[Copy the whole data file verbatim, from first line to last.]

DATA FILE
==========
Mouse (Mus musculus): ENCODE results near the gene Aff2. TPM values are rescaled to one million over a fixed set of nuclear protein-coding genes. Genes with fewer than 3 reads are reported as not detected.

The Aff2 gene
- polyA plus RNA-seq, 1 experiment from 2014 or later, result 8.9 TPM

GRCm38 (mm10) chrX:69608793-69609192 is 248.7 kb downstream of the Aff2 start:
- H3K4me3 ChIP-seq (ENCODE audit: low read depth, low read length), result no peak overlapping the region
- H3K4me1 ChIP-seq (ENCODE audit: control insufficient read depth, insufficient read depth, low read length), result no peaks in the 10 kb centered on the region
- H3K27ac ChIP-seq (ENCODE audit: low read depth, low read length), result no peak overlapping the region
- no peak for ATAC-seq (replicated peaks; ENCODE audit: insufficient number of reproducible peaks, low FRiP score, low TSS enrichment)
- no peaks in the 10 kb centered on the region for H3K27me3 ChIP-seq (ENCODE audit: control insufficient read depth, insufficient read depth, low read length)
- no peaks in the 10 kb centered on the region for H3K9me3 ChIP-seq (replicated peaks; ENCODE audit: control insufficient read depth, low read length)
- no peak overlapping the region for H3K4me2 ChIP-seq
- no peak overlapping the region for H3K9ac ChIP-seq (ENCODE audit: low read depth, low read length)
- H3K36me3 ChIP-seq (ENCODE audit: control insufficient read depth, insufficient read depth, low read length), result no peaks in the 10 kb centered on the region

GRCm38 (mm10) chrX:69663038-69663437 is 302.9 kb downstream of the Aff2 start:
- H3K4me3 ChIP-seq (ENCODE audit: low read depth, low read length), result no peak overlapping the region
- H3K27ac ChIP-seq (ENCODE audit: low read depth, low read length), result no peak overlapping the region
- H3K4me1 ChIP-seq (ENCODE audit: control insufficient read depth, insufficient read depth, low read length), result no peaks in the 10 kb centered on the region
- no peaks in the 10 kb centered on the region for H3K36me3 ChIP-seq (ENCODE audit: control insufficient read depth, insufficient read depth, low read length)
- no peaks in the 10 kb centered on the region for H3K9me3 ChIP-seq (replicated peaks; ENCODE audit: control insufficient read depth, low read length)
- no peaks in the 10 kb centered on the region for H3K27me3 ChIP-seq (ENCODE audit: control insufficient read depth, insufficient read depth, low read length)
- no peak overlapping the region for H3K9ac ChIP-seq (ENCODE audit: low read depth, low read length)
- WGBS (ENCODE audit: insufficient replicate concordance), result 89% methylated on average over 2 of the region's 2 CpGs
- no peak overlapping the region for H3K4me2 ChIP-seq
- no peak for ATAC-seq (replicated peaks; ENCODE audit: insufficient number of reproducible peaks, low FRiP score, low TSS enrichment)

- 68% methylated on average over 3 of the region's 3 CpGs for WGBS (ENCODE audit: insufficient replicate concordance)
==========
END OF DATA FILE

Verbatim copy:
Mouse (Mus musculus): ENCODE results near the gene Aff2. TPM values are rescaled to one million over a fixed set of nuclear protein-coding genes. Genes with fewer than 3 reads are reported as not detected.

The Aff2 gene
- polyA plus RNA-seq, 1 experiment from 2014 or later, result 8.9 TPM

GRCm38 (mm10) chrX:69608793-69609192 is 248.7 kb downstream of the Aff2 start:
- H3K4me3 ChIP-seq (ENCODE audit: low read depth, low read length), result no peak overlapping the region
- H3K4me1 ChIP-seq (ENCODE audit: control insufficient read depth, insufficient read depth, low read length), result no peaks in the 10 kb centered on the region
- H3K27ac ChIP-seq (ENCODE audit: low read depth, low read length), result no peak overlapping the region
- no peak for ATAC-seq (replicated peaks; ENCODE audit: insufficient number of reproducible peaks, low FRiP score, low TSS enrichment)
- no peaks in the 10 kb centered on the region for H3K27me3 ChIP-seq (ENCODE audit: control insufficient read depth, insufficient read depth, low read length)
- no peaks in the 10 kb centered on the region for H3K9me3 ChIP-seq (replicated peaks; ENCODE audit: control insufficient read depth, low read length)
- no peak overlapping the region for H3K4me2 ChIP-seq
- no peak overlapping the region for H3K9ac ChIP-seq (ENCODE audit: low read depth, low read length)
- H3K36me3 ChIP-seq (ENCODE audit: control insufficient read depth, insufficient read depth, low read length), result no peaks in the 10 kb centered on the region

GRCm38 (mm10) chrX:69663038-69663437 is 302.9 kb downstream of the Aff2 start:
- H3K4me3 ChIP-seq (ENCODE audit: low read depth, low read length), result no peak overlapping the region
- H3K27ac ChIP-seq (ENCODE audit: low read depth, low read length), result no peak overlapping the region
- H3K4me1 ChIP-seq (ENCODE audit: control insufficient read depth, insufficient read depth, low read length), result no peaks in the 10 kb centered on the region
- no peaks in the 10 kb centered on the region for H3K36me3 ChIP-seq (ENCODE audit: control insufficient read depth, insufficient read depth, low read length)
- no peaks in the 10 kb centered on the region for H3K9me3 ChIP-seq (replicated peaks; ENCODE audit: control insufficient read depth, low read length)
- no peaks in the 10 kb centered on the region for H3K27me3 ChIP-seq (ENCODE audit: control insufficient read depth, insufficient read depth, low read length)
- no peak overlapping the region for H3K9ac ChIP-seq (ENCODE audit: low read depth, low read length)
- WGBS (ENCODE audit: insufficient replicate concordance), result 89% methylated on average over 2 of the region's 2 CpGs
- no peak overlapping the region for H3K4me2 ChIP-seq
- no peak for ATAC-seq (replicated peaks; ENCODE audit: insufficient number of reproducible peaks, low FRiP score, low TSS enrichment)

- 68% methylated on average over 3 of the region's 3 CpGs for WGBS (ENCODE audit: insufficient replicate concordance)